Fantasy Football: Who to Sell High and Who to Buy Low After Week 6
With the 2012 NFL season nearly halfway over, fantasy owners should have a pretty good idea of who the true players are for their teams.
Many players have stepped up their game and have become fantasy relevant while several players continue to disappoint. This list breaks down who should be traded at maximum value and who should be traded for at minimum cost.
Follow this list closely and your fantasy team should be in great shape heading into Week 7.
Sell High: Michael Vick
The Michael Vick experiment may be coming to its conclusion in Philadelphia. Through six games, Vick has thrown for eight touchdowns and has one on the ground.
However, Vick also has eight interceptions and has coughed up nine fumbles, losing five of them. Andy Reid cannot be pleased with all of Vick's turnovers, and he has a very impressive rookie in Nick Foles on the bench. Even third-stringer Trent Edwards has made an impression on the Eagles.
The risk of Vick turning over the ball is very high, and if his play doesn't improve, he may even find himself on the bench. Even if he cuts down his turnovers, he is no longer an elite fantasy player and needs to be traded from your team.
This is how you do it.
Remind your trading partner that Vick has 205 rushing yards and is still a beast on the ground. He has playmakers downfield in DeSean Jackson and Jeremy Maclin and can throw a long bomb at any given time. He even has Brent Celek on third downs to keep the chains moving and an electric LeSean McCoy to make plays.
But in reality, Vick is no longer the elite rusher that he once was. Sure, every once in awhile he will light up the stat sheet. However, his tendency to turn over the ball makes him an inconsistent fantasy starter and could possibly cost him his job.
Make sure to rid yourself of Vick before it's too late.
Buy Low: Brandon Weeden
Brandon Weeden leads the NFL with 10 interceptions through the first six weeks of the season. He has thrown for only seven touchdowns, but believe it or not, you want to add Weeden to your roster.
The past three games, Weeden has put up passing yards of 320, 291 and 231. Though he only went 1-2 in those games, the Browns were very competitive in those losses. Oh yeah, his opponents were the Ravens, Giants and Bengals, all 2011 playoff participants.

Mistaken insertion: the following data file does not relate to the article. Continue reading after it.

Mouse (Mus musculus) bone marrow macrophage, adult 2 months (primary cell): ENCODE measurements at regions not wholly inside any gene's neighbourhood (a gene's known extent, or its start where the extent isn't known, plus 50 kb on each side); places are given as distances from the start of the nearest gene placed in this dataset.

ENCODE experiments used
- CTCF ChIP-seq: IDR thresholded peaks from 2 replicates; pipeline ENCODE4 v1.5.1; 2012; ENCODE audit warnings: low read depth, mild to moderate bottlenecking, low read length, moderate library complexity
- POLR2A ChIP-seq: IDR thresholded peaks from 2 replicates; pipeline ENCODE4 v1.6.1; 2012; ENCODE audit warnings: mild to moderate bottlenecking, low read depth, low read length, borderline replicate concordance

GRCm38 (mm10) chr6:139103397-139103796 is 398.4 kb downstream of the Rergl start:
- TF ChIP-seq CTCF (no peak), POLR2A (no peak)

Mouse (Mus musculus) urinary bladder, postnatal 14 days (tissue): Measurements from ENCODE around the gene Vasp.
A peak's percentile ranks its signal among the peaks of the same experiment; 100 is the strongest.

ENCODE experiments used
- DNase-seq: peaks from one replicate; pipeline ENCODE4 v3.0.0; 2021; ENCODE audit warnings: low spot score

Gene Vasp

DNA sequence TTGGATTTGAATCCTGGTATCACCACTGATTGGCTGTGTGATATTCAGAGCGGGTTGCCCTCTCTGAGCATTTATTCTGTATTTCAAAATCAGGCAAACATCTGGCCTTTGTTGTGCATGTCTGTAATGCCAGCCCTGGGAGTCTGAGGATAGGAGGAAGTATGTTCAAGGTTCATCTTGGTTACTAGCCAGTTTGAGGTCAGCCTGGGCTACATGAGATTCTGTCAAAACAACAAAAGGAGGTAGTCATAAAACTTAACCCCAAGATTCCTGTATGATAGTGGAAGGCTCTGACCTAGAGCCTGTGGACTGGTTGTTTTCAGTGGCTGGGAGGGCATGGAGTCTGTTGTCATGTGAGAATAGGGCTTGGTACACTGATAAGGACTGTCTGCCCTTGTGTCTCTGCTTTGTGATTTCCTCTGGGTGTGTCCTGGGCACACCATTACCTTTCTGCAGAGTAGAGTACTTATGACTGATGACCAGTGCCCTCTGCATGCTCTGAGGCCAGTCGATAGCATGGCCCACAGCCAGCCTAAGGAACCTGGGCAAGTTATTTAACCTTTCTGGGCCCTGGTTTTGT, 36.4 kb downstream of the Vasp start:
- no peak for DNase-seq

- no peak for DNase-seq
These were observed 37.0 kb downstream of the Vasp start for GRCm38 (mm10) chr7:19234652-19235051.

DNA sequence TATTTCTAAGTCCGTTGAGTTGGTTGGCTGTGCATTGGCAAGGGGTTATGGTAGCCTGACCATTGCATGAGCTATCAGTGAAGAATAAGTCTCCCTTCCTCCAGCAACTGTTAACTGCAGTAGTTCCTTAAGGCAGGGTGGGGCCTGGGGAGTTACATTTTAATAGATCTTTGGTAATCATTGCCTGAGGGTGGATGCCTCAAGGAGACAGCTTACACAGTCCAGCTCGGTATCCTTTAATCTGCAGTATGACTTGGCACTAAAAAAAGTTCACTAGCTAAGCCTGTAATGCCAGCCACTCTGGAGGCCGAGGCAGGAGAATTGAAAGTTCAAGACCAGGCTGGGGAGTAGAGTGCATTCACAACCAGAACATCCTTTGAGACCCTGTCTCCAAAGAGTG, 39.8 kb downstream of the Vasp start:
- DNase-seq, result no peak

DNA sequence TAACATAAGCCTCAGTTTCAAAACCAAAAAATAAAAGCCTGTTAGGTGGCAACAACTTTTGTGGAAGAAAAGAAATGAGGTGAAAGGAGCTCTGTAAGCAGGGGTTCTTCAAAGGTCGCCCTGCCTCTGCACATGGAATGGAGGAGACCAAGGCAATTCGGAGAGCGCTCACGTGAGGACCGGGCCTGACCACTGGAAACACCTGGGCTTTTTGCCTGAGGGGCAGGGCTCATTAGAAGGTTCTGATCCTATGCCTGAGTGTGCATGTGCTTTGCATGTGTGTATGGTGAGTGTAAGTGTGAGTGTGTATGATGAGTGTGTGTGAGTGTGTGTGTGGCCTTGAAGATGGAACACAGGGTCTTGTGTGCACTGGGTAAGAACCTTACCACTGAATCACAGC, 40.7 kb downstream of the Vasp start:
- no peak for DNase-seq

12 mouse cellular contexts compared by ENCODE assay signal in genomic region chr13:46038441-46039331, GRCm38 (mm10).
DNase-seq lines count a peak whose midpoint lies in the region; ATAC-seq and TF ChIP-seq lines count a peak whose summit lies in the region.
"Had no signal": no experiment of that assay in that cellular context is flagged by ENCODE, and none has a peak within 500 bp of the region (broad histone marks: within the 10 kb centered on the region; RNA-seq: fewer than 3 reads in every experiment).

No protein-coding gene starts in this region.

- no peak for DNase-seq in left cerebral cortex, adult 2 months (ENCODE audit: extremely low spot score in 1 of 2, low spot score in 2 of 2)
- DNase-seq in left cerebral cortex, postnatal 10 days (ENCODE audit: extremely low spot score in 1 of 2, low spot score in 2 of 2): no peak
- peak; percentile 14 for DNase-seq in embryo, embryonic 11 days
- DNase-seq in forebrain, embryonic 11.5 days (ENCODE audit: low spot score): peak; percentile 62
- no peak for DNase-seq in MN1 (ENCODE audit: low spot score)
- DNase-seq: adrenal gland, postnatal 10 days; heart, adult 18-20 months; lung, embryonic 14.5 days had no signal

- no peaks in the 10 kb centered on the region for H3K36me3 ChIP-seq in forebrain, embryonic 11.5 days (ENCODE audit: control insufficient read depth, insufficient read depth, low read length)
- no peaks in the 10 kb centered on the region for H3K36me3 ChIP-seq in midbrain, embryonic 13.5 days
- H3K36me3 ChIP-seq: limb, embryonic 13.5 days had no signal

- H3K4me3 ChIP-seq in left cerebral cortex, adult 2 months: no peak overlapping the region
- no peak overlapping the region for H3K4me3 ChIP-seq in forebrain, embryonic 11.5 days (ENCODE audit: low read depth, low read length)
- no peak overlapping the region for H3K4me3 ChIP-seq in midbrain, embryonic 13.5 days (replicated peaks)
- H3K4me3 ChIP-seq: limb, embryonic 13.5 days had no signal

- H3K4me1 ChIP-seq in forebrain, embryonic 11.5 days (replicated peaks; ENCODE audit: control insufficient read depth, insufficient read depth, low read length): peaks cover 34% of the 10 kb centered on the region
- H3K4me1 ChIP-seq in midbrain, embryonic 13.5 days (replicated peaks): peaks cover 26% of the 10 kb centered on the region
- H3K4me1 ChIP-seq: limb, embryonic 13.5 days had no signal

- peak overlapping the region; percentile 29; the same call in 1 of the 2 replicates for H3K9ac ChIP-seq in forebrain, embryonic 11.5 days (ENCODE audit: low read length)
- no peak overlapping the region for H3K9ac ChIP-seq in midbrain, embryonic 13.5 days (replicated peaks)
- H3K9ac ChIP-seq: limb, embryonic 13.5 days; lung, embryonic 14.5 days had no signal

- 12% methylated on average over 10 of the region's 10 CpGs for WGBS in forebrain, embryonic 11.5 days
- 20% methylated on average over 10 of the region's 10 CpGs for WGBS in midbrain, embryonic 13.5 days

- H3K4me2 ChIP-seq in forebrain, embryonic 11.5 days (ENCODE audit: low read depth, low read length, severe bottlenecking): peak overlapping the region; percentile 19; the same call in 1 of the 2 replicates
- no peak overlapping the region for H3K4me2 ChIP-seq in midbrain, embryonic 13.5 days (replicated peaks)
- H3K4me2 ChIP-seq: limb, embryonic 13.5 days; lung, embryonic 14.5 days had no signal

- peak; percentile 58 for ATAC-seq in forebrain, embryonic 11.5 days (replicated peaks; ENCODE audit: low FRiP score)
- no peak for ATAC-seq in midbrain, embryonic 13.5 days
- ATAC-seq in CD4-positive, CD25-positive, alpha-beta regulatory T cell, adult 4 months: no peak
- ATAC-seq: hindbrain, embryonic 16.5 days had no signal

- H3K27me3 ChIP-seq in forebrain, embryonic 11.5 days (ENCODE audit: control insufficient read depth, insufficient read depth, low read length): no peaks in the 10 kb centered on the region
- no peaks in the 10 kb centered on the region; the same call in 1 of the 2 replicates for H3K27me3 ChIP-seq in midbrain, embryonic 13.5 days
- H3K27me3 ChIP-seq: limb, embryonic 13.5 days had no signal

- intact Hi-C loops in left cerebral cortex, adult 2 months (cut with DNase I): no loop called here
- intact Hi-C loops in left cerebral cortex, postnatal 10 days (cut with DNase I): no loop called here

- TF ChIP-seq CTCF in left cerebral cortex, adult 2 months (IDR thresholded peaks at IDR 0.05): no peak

You definitely want Weeden on your roster, and here is how you get him.
Convince Weeden's fantasy owner that the rookie has a very weak supporting cast around him. For one reason or another, Weeden does lead the league in interceptions and lost his first five games. He even has the highly touted rookie running back Trent Richardson who will have a good chunk of carries every game.
But in reality, Richardson is a little shaken up from an injury and Weeden has been having success as of late. Fellow rookie Josh Gordon has been a home run threat the past two weeks and appears to be the best downfield threat in Cleveland since Braylon Edwards. Weeden is only getting more and more comfortable and confident and should continue to push 300 yards every game.
The rookie has a lot of talent, but not a lot of help around him. However, he is still managing to get the job done and deserves to be traded for at a low value.
Sell High: Darren McFadden
It's not that Darren McFadden is a bad player, but his fantasy value isn't as high as some people believe it to be.
After two seasons of averaging more than five yards a carry, McFadden is only having a miserable 3.2 yards per carry average. Carson Palmer has had enough time to learn the playbook that he is more than capable of throwing 50 passes a game if the run game stalls. McFadden is still a good player, but just an inconsistent fantasy threat.
Here is how you deal him.